President Obama? ... The jury is out. We will see what his second term brings.

        A proud member of the Professional Left since 1967.

        by slatsg on Sat Nov 17, 2012 at 08:28:34 PM PST

        [ Parent ]

        •  Not true (1+ / 0-)
          Recommended by:
          slatsg

          Clinton may have been a bit more centrist than many around here, including myself, would have liked.  But the reality was that the old FDR/Truman/Johnson version of liberalism had become outmoded.  Clinton essentially provided a modernizing direction for liberalism, and Obama has continued that legacy.  

          Just to clarify: are you really arguing that Reagan was a greater president than Clinton?  Or are you just suggesting that Clinton is overrated by current liberals, like me?  If it's the former, I can't imagine how you arrive at that conclusion; if it's the latter, I can at least see your point, though I disagree with you.

          •  Again I am not suggesting that Reagan (0+ / 0-)

            was in any way a great President. He was, unfortunately, very influential and had a much greater impact than Clinton.

            To use an extreme example, Joseph Stalin had a tremendous influence on the course of the Russian Revolution. His impact was enormous. Was that a positive thing? Absolutely not. But one can not deny the impact he had.

            Reagan wasn't Stalin, but his impact on the United States and on the world was decidedly negative. But to deny his influence would not only ignear reality, but IMO hinder our attempts to move the country away from Reaganism.

            While Clinton was a better president, he was not a game changing president in the manner of FDR or Reagan.

            NotGeorgeWill argues in the comment just above that Clinton, in accepting the Reagan framing,  may have simply made the best of the situation he inherited.

            Even if that is true, it simply reinforces the point that Clinton worked within the Reagan paradigm. It also shows how important it is for  Democratic president to be transformational.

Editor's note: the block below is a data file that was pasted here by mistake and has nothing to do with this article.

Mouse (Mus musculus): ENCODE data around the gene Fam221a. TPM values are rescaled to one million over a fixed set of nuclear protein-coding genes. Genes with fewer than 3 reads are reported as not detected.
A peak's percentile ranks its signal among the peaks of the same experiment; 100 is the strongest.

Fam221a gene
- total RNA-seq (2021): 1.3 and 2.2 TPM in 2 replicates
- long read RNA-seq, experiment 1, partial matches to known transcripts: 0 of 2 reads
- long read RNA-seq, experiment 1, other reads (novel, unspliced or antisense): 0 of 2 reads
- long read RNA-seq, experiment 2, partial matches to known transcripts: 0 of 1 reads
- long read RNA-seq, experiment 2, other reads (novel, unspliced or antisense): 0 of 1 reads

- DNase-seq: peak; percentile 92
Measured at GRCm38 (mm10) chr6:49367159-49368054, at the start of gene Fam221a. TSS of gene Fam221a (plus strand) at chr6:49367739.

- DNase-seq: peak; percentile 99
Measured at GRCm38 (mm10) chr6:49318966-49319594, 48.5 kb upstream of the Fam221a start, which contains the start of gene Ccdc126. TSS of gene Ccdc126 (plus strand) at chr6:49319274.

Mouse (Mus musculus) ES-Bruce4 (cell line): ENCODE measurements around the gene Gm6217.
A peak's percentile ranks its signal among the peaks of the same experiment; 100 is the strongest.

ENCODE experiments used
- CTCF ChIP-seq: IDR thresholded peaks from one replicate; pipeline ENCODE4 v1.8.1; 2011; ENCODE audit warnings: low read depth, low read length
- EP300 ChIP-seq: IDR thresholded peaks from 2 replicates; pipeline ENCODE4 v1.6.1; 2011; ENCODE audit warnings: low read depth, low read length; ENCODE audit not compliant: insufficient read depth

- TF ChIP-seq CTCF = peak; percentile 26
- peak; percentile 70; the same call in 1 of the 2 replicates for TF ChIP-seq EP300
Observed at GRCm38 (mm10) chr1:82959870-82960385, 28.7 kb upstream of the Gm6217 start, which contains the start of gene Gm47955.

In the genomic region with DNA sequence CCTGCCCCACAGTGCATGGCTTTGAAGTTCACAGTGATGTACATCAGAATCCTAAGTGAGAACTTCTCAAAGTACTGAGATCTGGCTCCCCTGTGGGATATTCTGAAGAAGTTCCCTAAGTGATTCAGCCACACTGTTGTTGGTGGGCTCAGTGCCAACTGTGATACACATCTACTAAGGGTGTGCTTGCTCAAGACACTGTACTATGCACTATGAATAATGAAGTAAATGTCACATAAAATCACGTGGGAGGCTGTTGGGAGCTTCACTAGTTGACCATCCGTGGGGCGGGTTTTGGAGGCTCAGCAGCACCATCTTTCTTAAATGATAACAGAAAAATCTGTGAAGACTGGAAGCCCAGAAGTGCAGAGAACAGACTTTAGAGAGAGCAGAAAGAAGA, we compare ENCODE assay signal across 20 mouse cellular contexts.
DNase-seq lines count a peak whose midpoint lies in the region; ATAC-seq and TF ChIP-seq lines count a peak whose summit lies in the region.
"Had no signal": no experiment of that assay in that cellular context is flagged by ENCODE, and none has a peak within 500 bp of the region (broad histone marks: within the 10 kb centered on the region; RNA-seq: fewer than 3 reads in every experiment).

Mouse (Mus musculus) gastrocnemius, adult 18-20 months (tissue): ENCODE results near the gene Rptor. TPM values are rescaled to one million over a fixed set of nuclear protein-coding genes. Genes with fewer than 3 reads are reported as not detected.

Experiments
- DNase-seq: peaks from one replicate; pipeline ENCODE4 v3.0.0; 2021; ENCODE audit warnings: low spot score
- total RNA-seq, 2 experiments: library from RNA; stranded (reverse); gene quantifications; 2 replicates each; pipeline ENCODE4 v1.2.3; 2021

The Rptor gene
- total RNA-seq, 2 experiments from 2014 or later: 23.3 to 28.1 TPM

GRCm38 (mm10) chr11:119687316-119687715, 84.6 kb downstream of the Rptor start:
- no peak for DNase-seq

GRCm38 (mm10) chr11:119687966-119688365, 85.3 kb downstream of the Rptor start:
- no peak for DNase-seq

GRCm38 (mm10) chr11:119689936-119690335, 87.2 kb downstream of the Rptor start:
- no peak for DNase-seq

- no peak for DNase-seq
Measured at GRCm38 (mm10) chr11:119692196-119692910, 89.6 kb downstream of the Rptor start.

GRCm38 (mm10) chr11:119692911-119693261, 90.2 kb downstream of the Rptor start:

A proud member of the Professional Left since 1967.

            by slatsg on Sun Nov 18, 2012 at 05:51:33 AM PST

            [ Parent ]

    •  Actually, the subject is not meaningless. (0+ / 0-)

      Reagan was a transformational president. The results were a disaster for the middle and working classes. Clinton accepted the basic premise of Reagonomics and set the table for Bush Jr.

      If President Obama can truly change our governing philosophy, he will influence the next President, regardless of political party.

      As for morality, Carter was considered by most to be very moral, and also regarded by most as a more effective ex-president than president.

      A proud member of the Professional Left since 1967.

      by slatsg on Sat Nov 17, 2012 at 03:03:42 PM PST

      [ Parent ]

      •  Carter was a moral man, not a moral leader. (2+ / 0-)
        Recommended by:
        Uncle Moji, arabian

        He failed in his capacity as a leader.  He didn't understand what was going on in the country or how people felt about it.

        "They fear this man. They know he will see farther than they, and he will bind them with ancient logics." -The stoner guy in The Cabin in the Woods

        by Troubadour on Sat Nov 17, 2012 at 03:15:03 PM PST

        [ Parent ]

  •  Look at how hard it is to raise taxes on the 2% (2+ / 0-)
    Recommended by:
    Uncle Moji, slatsg

    wealthiest americans, just as ONE example of how the fight against the plutocracy is, and will be, difficult.

    In december 2010, Pres. Obama had to accept to keep the Bush tax cuts for two years, in exchange for a lifeline for unemployed workers, some stimulus to keep the recovery alive, and a chance to pass the DADT repeal, the START treaty and a couple of other important bills. He didn't have much choice, having been severely weakened politically by the mid-term elections. (That he was able to obtain so much in his "deal" was impressive IMO.)

    But I remember quite vividly that when he compromised on the tax cuts, he said that this was just a postponed battle. And sure enough, he has been campaigning since then for ending the Bush tax cuts for the wealthy. Repeating over and over and over again in his speeches, statements, his objective in bringing more "fairness" ,  making the wealthy pay "a fair share", etc.  It has been the central theme of his presidential campaign. He won the election, dems have gained seats in the Senate and in the House, but because of gerrymandering, the GOP still controls the House.  And ending those damn Bush tax cuts for the wealthy will be a legislative battle.

    So if we expect Barack Obama to win the battle against the plutocracy in a few short years, we're going to be disappointed. He has chosen to fight within the system, with all the frustrating compromises and set-backs that this implies. But he has begun the work, no doubt about it. What's the most important I think is the grassroots organization he has built. If people have ANY DOUBT that Barack Obama is dreaming of giving back the power TO THE PEOPLE, just watch him getting emotional when he talked about it, in his last election rally in DesMoines on Nov. 5th, and in his visit to the Chicago headquarters on Nov. 7th. I'll be back with the links.